• “However, commentators have raised conflict of interest concerns about exclusive partnerships between law firms and third-party funders, arguing that clients do not have the chance to shop around for the best funding deals.”

New Litigation Funding Rule: Transparency Boost Or Unnecessary ‘Sideshow’ Risk?

  • “The federal District Court for the District Of New Jersey adopted a new local rule on June 21 that requires the parties to a lawsuit to disclose all third-party litigation funding arrangements within 30 days of an initial pleading or transfer, or whenever the information becomes known.”
  • “The federal District Court for the District Of New Jersey adopted a new local rule on June 21 that requires the parties to a lawsuit to disclose all third-party litigation funding arrangements within 30 days of an initial pleading or transfer, or whenever the information becomes known.”
  • “The new local rule also requires a brief description of the financial interest the funders stand to gain if things go their way, as well as disclosure of whether the funders’ approval is required for litigation decisions or settlement. Parties may seek additional discovery of the terms of such an agreement ‘upon a showing of good cause that the non-party has authority to make material litigation decisions or settlement decisions, the interests of parties or the class (if applicable) are not being promoted or protected, or conflicts of interest exist,’ the order said.”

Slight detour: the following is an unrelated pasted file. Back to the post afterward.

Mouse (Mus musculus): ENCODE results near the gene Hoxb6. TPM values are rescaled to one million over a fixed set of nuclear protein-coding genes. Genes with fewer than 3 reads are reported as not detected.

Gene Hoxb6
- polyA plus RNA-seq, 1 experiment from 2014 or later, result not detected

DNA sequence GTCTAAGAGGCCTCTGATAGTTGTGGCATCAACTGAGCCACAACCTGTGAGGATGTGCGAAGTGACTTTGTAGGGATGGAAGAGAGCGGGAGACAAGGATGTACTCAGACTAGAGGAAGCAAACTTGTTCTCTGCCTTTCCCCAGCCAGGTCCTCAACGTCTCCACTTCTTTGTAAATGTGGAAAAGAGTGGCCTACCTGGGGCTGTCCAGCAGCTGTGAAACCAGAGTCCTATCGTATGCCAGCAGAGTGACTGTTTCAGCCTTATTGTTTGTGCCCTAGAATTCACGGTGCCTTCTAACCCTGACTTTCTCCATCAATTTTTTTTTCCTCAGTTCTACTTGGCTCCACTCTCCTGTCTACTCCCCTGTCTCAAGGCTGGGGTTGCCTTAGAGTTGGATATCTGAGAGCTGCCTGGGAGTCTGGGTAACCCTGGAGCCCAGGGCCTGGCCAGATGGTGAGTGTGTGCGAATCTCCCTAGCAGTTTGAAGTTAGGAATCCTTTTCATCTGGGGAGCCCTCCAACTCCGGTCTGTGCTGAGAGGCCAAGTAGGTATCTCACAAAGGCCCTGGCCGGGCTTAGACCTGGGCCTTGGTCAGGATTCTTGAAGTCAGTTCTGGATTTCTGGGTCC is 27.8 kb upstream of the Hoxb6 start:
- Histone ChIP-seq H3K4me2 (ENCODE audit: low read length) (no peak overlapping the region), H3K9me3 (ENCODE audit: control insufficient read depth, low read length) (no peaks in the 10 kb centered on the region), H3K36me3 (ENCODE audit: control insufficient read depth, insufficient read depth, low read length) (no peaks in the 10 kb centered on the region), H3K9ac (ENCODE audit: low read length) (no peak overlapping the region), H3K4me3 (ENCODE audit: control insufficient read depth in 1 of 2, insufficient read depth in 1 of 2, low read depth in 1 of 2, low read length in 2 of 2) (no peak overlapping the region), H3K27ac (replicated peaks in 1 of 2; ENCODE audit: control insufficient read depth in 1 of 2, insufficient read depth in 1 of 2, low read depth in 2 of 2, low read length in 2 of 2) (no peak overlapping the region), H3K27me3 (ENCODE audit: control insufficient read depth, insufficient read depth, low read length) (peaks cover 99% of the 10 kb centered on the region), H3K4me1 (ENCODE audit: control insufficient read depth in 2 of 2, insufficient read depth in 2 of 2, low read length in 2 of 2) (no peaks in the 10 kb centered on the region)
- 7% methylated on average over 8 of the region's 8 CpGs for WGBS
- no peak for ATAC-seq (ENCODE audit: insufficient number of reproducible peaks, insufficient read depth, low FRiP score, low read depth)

• “Proponents of the new local rule believe it is necessary because third-party funding agreements can pose ethical problems… The letter also cited the need for parties to know the identity of their litigation adversaries, to know all information relevant to settlement efforts, and to know who may be exercising control or influence over litigation decisions.
  • “[Marla] Decker [managing director of Lake Whillans, litigation finance firm] calls the idea that funders are regularly controlling litigation and not disclosing this to the courts a ‘bogeyman, an imagined problem.'”
  • “She noted that claimants are usually very reluctant to give up control regarding litigation strategy or settlements. They have a built-in incentive to maintain control, Decker said: fear that the funders will serve their own interests and not the claimholders’ interests.”
  • “The new rule states that requests for further discovery into a litigation financing agreement will be granted when there is ‘good cause,’ but it doesn’t provide any guidance as to what that cause might be, she said.”
  • “‘This is why we’d prefer it the way it’s been handled so far — courts taking these discovery requests on an individual basis and crafting an individual order as it would for any question or dispute based on the facts and circumstances,’ Decker added. ‘The scope and regularity of disclosure in cases where it has been sought is simply not consistent and normalized enough to warrant a one-size-fits-all rule.'”